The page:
Here is another bag in progress... when I finished the fish I thought 'eek, set the bar a bit high'. This is particularly true as mammals are far more difficult to make compellingly graphic than birds or fish. Fur is a pain. Not that I love pine martens any less...
I start thinking of these things in association with the music/movie/conversation I was having when I beaded them. The fish was mostly beaded while listening to an Attenborough animal documentary. The crane was fueled by Cream and Dire Straits played at (probably excessive) volume, the marten was done while listening to a version of a Sherlock Holmes puzzle. Can you see five different white/grey-white shades in that marten...?
There are both benefits and drawbacks to being the relative of the artist. Because I'm going to have to keep looking at the work it's usually more neurotic than otherwise. Because it's more involved... it takes longer. This piece is for my oldest. He used to work at the California Academy of Sciences and developed a relationship with a gator called Boot. I've lost it among other work... twice. I've thought I was finished with it... four times. It's looking done these days but, as always, it's difficult to tell.
I don't actually know why I started this piece. I finished it as a gift for the 1000 Hummingbirds organization. Look them up, they are inspirational and I'm happy to contribute to them.
Well... there are a few folk who follow my work who will be waiting for a rant about those who believe that we should only ever copy work that has already been done. I'm not that kind of bead artist (the advanced art degree may have been an early clue). This bag is in honor of those beings that have been impacted by the BP Oil Spill (Hunh? Oh right! That's over isn't it?). So there are a shrimp, a sponge, the shell of a sea turtle and an array of jelly fish on this bag. Clearly these are not the only beasts impacted by the spill. They are part of a distinct food chain and that's why I've used them.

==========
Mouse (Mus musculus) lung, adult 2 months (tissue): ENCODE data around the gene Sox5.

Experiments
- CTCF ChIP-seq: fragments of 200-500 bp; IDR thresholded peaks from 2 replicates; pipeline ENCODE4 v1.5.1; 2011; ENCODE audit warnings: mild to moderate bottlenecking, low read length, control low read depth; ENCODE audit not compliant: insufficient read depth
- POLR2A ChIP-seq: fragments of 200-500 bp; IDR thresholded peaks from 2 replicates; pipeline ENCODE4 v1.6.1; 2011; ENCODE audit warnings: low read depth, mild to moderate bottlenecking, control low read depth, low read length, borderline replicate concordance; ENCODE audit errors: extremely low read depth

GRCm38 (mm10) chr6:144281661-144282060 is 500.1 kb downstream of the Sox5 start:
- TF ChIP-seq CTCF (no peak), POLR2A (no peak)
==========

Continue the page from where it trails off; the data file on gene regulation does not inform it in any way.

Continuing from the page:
Making bandoliers... first impressions: not excited about edging things in ribbon, not delerious about beading onto wool cloth, generally cranky about the way the bag and bandolier are historically attached... and I've got ideas for about three more of the things. Clearly I need to be prevented from continuing down this slope. Grin.
The bag itself is going to be given to the winner of a contest at the Tulsa Two-Spirit Gathering this year.
This is a piece made for the Wildwood Trust in Kent where they are, among other things, breeding voles and taking care of woodland buffalo and some amazing early versions of horses. Great folk. If you are in Kent go visit their park near Herne. If you are not in Kent go see the website.
The living gentleman in black and white is my muse for this piece. His name is Medium Boar and he is a delight who is surrounded by both fur and skin people he respects and who respect him. I enjoyed my visit very much.
A commissioned piece that was somehow overwhelmingly difficult for me to release. I didn't want to own it, I didn't want to continue to work on it, but somehow making it go away was just beyond me for a time.